Wednesday, September 7, 2011

Greetings LIFEers!

Today we learned how to sketch a portrait by our resident artist and husband of LIFEer Lorraine, Tony Afkram. According to Tony, sketching a portrait is as easy as sketching an apple. Instead of trying to accurately reproduce what you see, try to draw the shapes that you see in the person's face. Break the person down into shapes first, then put in your details and shadows.

To get the general shape down, try the following:

  1. Lightly draw an oval. Make the oval fairly large since it will contain all the facial details. Do all the next steps lightly since this is building a frame that you will later erase as you sharpen your details. The top of the oval is the crown of the head, and the bottom is the chin.

  2. Draw a line through the center of the oval vertically and horizontally. The horizontal line is called the eye-line, and is where you will draw the eyes.

  3. Halfway between the eye-line and the chin, draw another horizontal line. This is the underside of the nose.

  4. About a third of the way between the bottom of the nose and the chin, draw another horizontal line; this is the mouth line.

  5. Draw a small square box to fit in the bottom of the oval to be the chin highlight.

  6. Draw a small isosceles trapezoid (I looked up the term, how often do we say "trapezoid") on the line making the base of the nose. This trapezoid (I used it twice) will become the tip of the nose.

  7. From the inner/top corners of the trapezoid (three times!) draw two vertical lines upward to the eye line. This shape becomes the bridge of the nose. From the outer/bottom corners of the trapezoid, draw two vertical lines upward to the eye-line. These become the sides of the nose.

  8. From the the two spots where the nose-bridge lines hit the eye-line, draw two hexagons that extend not-quite to the edge of the circle, making sure the eye-line bisects the hexagons across the middle. These hexagons become the eye sockets. The eyebrows will eventually go on the top of the hexagons. Under-eye shadows and wrinkles will go toward the bottom. The eyes (horizontal ovals) will sit comfortably in the middle.

  9. Draw a line connecting the tops of the two trapezoids. You've just made another isosceles trapezoids which will become the highlighted space between the eyes and eyebrows.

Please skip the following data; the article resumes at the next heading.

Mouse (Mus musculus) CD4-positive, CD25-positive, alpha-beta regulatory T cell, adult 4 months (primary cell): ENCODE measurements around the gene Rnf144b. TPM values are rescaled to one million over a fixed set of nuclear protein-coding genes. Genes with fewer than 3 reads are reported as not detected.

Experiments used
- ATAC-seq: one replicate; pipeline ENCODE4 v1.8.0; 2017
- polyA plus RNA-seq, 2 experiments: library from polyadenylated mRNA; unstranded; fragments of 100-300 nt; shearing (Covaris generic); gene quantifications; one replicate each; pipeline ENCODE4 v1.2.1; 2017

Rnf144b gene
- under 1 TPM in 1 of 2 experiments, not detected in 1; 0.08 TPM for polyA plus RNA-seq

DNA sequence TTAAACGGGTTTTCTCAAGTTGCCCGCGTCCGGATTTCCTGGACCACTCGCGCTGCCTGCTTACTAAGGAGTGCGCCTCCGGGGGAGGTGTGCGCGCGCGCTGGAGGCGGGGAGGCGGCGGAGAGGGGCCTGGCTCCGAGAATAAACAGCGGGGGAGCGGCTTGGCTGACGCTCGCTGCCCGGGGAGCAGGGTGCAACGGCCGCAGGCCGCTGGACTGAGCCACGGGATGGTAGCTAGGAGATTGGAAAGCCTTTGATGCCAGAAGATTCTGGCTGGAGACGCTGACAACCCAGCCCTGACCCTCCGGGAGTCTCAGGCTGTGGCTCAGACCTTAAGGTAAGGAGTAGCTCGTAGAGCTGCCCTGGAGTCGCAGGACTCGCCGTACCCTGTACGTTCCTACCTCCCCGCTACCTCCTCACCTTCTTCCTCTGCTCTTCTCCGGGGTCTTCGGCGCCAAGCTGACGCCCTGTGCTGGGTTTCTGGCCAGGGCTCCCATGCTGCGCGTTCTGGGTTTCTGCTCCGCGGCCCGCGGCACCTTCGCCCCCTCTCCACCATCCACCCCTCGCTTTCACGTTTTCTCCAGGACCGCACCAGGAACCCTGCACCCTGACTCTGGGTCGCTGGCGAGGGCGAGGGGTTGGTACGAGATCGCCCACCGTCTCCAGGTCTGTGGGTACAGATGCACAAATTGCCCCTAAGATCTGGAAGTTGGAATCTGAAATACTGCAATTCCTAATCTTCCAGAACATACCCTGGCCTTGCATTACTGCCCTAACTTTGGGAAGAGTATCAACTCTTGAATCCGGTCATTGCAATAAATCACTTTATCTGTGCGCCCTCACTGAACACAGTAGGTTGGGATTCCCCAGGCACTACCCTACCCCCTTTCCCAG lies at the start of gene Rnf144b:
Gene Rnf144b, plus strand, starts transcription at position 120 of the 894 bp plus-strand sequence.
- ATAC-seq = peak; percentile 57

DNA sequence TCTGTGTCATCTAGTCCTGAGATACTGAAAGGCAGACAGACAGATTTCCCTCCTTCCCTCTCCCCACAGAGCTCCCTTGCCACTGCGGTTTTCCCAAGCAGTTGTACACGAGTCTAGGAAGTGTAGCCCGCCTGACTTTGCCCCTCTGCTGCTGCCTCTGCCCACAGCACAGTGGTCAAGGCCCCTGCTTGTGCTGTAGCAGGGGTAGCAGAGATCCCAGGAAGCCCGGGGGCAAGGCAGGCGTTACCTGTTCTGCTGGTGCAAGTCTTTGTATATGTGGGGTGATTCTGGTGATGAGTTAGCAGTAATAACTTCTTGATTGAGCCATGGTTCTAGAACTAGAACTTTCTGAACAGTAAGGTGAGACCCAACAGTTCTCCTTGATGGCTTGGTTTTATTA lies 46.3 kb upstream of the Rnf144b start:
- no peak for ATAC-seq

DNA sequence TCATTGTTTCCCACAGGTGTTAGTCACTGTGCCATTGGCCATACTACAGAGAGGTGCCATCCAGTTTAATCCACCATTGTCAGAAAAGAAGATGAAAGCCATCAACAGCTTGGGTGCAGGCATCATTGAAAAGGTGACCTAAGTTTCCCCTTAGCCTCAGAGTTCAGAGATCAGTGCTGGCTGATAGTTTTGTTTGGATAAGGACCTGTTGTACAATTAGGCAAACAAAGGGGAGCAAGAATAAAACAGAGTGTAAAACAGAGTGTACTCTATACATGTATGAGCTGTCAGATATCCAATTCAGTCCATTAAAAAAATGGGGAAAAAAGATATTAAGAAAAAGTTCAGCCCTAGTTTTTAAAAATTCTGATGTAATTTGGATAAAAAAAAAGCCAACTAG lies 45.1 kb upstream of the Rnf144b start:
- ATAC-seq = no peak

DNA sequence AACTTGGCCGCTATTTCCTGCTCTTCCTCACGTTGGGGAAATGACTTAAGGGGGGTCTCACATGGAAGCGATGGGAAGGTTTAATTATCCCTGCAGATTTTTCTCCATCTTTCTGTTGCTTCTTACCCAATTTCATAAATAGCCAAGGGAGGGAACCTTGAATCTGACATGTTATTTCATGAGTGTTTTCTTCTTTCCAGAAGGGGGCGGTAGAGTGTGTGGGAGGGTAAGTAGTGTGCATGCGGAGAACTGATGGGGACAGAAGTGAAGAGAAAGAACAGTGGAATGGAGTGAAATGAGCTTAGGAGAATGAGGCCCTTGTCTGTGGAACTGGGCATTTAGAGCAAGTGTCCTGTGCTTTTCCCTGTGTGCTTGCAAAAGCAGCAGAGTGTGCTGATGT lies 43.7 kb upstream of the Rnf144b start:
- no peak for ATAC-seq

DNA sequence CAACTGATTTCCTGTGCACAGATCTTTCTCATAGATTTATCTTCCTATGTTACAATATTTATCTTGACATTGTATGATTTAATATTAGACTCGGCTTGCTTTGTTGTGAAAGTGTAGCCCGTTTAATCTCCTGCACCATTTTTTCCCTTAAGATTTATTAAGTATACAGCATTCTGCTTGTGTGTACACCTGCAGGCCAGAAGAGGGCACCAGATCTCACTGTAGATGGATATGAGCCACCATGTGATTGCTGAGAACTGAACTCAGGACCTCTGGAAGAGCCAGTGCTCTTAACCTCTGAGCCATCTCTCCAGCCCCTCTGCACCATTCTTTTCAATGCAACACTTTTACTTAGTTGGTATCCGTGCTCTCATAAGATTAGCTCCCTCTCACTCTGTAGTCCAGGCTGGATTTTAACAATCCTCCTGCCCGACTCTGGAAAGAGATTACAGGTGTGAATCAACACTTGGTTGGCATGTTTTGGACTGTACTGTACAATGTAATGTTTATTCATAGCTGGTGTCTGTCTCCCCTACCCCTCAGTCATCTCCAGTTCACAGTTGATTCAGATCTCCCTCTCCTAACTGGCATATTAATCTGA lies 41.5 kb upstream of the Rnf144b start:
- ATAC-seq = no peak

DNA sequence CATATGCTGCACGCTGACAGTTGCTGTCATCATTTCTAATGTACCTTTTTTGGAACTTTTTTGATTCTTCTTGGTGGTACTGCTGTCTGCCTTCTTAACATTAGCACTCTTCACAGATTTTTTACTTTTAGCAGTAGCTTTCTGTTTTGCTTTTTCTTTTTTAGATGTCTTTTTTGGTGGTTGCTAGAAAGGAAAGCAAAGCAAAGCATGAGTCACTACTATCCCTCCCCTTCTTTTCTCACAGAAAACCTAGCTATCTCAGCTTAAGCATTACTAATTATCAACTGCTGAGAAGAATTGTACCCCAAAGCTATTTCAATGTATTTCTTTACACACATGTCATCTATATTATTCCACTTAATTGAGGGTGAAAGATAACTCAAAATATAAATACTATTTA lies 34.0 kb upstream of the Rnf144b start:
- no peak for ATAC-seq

10. Draw three arches to mark the forehead area. One arch above each hexagon and one above the trapezoid marking the space between them. These areas will later be used for highlighting and shading.

  11. Extend the upper/outermost line of both hexagons down a little, maybe halfway the distance from the bottom of the hexagon. Connect this line with the upper corners of the chin box. This line marks the bottom of the cheek bones and shows where you will do cheek shading later. It also marks the outer edges of the mouth now, on the mouth line.

  12. Extend the lines making the tops of the hexagons out of the oval on both sides. Extend the line marking the bottom of the nose out of the oval on both side. This marks where the ears go. Ears are usually very thin and look like skinny ovals on the side of the head, but some peoples' ears stick out!

  13. Now you have the general face in proportion, with lines showing roughly where to highlight and where to shadow. Now start adjusting these shapes to your actual subject. Maybe your subject's face is wider than an oval. Maybe their chin is more rectangular than square. Maybe their eye-line isn't exactly in the middle of their face. Maybe their nostrils are wider. We drew all of the preliminary shapes lightly so we can edit/erase some of that work and put in better details later.

  14. Consider where your light source is coming from and start shading.

We hope you enjoyed our class today. Portraiture is much easier when you think of faces as a jumble of connected shapes. The next time you are bored (not LIFE class) whip out a pencil and start sketching the people around you. You'll see how easy and fun it is.